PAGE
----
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1955125Montgomery Bus Boycott BeginsParks is arraigned in court, pleads not guilty and is fined. That night at a huge mass meeting, the community votes to continue the boycott. Parks receives a minutes-long standing ovation. There are calls for her to speak but she doesn't. http://rosaparksbiography.org/wp-content/uploads/2016/09/MLK-Meets-w-Boycott-Leaders.jpgCivil rights leader Rev. Martin Luther King Jr. outlines his strategy for the Montgomery Bus Boycott in 1955 to an audience that includes Rev. Ralph Abernathy (front row, left) and Rosa Parks (front row, center). Photograph by Don Cravens/Time Life Pictures/Getty Images
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19562Browder v. GayleGiven the ways the state had tied up Viola White's case in state court, community leaders with the help of lawyer Fred Gray decided proactively to file a federal lawsuit on behalf of four women, Aurelia Browder, Claudette Colvin, Mary Louise Smith, and Susie McDonald challenging Montgomery's bus segregation.http://rosaparksbiography.org/wp-content/uploads/2016/09/1956-12-21-Alabama-Journal-Bus-Segregation-Knocked-Out.jpg"Bus Segregation is Knocked Out." November 13, 1956, Alabama Journal.
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1956221Boycott Leaders Arrested89 leaders including Rosa Parks are arrested when the city seeking to break the boycott resuscitates an old anti-boycott ordinance. The famous mugshot and fingerprinting photographs of Parks are taken during this arrest.http://rosaparksbiography.org/wp-content/uploads/2016/09/MLK-Arrest-700x542.jpgThe Rev. Martin Luther King Jr., right, accompanied by Rev. Ralph D. Abernathy, center, is booked by city police Lt. D.H. Lackey in Montgomery, Ala., on Feb. 23, 1956. The civil rights leaders are arrested on indictments turned by the Grand Jury in the bus boycott. (AP Photo/Gene Herrick)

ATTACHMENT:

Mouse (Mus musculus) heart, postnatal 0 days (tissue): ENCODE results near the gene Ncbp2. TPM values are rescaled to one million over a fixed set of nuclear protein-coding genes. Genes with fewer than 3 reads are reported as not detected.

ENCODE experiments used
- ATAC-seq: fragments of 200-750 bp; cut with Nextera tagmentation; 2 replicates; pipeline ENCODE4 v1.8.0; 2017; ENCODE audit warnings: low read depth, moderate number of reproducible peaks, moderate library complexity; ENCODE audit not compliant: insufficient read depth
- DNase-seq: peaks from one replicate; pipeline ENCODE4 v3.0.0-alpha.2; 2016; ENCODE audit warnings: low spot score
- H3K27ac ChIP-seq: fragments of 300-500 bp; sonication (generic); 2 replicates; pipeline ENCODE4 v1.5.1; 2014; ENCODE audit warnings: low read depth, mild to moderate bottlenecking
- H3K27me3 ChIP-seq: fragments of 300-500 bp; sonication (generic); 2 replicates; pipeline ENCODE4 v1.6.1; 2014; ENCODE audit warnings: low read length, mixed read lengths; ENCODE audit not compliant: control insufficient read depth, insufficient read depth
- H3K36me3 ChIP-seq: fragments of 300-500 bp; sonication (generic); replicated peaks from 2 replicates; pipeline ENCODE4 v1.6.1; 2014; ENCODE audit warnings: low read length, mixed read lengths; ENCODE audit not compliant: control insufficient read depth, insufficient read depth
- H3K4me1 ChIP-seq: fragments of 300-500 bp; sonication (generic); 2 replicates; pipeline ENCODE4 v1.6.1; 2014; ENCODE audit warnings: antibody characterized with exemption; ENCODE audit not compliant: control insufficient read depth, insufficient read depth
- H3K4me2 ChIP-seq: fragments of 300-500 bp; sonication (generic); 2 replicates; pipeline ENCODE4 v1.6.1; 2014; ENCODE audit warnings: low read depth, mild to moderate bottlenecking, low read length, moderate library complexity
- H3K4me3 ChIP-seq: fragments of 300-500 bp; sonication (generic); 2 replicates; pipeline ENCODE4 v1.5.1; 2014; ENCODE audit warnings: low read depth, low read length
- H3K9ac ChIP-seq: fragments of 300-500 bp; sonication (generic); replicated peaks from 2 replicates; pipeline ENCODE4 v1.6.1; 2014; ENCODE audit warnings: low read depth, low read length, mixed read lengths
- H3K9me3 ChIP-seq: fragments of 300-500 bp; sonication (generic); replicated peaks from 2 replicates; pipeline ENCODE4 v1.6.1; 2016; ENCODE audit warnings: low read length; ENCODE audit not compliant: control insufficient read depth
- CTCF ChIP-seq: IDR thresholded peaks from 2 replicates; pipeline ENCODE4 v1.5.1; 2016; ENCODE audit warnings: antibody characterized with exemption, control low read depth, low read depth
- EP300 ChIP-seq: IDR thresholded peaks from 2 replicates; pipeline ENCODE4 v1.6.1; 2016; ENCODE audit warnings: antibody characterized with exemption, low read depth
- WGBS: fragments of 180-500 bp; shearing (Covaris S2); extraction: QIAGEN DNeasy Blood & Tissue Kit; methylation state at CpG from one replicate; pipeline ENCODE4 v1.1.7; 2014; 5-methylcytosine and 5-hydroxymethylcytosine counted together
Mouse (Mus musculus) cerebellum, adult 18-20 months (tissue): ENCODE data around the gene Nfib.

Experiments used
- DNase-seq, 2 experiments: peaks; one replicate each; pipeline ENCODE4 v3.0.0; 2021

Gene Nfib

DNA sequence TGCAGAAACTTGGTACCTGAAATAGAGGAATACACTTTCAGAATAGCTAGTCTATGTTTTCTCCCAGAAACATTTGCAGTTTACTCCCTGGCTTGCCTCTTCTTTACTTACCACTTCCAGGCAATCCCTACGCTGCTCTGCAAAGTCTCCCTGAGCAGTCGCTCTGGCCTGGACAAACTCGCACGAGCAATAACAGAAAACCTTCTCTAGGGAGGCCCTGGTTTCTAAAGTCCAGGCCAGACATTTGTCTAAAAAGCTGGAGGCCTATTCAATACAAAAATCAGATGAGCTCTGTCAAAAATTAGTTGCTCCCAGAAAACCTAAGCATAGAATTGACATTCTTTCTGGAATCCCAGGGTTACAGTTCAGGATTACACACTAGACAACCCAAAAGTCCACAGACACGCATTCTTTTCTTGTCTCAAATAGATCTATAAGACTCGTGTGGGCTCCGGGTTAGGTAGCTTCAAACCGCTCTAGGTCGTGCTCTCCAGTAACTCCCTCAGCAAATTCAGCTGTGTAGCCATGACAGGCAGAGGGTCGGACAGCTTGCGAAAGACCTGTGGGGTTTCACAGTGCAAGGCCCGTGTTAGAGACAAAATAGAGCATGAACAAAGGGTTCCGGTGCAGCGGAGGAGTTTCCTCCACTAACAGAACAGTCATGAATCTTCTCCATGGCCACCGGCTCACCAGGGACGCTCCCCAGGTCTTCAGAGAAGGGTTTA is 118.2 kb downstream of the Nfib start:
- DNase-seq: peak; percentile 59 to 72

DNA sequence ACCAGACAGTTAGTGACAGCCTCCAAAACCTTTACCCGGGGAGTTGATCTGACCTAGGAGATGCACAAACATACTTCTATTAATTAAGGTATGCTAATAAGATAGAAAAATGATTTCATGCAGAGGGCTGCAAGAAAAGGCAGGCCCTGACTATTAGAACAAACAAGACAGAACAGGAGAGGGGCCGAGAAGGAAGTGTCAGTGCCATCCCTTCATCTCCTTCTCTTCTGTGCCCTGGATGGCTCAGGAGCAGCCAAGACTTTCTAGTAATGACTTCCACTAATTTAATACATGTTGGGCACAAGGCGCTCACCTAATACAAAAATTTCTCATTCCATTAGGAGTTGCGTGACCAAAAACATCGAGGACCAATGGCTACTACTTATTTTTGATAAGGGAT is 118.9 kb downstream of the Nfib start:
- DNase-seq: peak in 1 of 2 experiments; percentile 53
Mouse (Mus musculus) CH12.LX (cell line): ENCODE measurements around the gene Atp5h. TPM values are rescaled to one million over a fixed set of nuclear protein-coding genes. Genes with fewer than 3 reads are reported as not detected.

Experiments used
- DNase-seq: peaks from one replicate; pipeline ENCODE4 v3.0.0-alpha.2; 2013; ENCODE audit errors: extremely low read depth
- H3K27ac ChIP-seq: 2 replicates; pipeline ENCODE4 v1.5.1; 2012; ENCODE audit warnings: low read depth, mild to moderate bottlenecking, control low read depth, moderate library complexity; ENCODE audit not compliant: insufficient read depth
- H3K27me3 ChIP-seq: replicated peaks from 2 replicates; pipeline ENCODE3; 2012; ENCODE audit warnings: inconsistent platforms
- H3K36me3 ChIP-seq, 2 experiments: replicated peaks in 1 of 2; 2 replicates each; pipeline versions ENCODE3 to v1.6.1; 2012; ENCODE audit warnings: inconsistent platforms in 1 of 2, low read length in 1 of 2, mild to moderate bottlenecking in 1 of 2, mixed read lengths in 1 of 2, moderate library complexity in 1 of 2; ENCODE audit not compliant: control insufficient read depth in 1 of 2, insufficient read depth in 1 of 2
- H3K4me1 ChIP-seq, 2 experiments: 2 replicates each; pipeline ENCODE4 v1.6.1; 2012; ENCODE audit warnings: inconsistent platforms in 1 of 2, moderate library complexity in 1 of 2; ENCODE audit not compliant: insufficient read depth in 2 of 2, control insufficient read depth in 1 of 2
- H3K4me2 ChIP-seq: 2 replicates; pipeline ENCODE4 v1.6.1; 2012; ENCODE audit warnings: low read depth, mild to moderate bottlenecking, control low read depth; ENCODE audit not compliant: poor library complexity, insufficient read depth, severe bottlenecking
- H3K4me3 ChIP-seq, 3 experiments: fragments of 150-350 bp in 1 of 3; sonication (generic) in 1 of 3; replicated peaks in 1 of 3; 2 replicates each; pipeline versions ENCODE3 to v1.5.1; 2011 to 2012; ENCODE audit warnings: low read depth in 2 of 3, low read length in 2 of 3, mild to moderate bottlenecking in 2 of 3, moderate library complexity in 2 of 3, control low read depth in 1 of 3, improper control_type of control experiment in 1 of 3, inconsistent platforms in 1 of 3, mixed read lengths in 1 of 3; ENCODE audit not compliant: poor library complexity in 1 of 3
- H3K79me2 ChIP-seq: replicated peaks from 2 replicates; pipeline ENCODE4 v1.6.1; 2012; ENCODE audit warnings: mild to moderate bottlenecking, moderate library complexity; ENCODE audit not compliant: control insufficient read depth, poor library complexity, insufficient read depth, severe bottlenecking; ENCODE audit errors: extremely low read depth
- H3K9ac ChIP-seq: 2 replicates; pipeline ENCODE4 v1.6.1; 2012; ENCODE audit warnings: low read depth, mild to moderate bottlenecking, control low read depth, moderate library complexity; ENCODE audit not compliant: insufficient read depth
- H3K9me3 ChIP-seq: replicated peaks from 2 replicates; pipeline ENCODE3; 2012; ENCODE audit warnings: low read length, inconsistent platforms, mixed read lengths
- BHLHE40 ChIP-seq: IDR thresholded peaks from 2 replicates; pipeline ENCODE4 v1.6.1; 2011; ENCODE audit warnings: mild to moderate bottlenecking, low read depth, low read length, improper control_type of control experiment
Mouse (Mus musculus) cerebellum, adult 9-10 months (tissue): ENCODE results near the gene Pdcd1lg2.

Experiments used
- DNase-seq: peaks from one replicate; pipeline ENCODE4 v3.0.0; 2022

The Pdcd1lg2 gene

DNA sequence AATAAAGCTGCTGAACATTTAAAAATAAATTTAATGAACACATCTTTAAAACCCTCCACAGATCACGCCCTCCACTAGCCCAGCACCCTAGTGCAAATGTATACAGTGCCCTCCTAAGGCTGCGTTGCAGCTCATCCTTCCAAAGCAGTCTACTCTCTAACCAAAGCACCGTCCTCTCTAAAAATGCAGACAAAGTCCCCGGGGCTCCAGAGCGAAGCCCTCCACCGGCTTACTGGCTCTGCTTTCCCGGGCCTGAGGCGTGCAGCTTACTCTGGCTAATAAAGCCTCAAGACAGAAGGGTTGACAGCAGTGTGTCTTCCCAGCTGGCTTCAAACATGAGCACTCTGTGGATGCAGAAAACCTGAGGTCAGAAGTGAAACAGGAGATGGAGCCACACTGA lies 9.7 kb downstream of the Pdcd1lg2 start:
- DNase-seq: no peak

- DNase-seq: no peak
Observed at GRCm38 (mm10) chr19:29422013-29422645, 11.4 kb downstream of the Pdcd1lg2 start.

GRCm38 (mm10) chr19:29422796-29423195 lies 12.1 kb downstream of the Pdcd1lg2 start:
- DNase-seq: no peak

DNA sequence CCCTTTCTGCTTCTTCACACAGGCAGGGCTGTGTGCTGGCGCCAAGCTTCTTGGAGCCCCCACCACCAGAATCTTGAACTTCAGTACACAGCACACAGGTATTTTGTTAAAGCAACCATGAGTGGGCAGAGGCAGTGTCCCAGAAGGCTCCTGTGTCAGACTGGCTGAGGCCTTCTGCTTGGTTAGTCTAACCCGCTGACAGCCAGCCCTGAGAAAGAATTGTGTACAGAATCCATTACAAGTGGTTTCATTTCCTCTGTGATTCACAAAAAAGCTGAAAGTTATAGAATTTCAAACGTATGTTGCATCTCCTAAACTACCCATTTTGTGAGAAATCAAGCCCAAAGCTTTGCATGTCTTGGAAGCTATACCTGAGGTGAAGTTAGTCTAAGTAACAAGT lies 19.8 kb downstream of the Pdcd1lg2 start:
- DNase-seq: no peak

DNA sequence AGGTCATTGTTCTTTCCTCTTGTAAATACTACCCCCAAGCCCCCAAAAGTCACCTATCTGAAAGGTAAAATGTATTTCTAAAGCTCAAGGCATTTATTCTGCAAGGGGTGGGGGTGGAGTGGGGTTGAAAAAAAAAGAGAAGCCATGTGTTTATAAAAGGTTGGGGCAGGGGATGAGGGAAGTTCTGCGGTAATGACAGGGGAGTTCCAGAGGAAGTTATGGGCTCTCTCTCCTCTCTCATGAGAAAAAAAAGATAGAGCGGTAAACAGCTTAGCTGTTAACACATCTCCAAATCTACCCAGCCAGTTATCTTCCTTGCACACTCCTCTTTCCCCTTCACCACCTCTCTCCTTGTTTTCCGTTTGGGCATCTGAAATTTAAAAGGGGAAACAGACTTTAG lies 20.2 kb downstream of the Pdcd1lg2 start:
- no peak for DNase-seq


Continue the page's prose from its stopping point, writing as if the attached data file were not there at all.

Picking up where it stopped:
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19565Madison Square Garden RallyRosa Parks spends much of the year of the boycott travelling, raising money and attention across the country for the movement in Montgomery. She speaks at a massive rally at Madison Square Garden organized by Ella Baker and gets to meet some of her heroes in New York, like Thurgood Marshall and Eleanor Roosevelt.http://rosaparksbiography.org/wp-content/uploads/2016/09/Madison-Square-Garden-Rally-Flyer.jpgMadison Square Garden civil rights rally flyer. Courtesy of Amistad Research Center.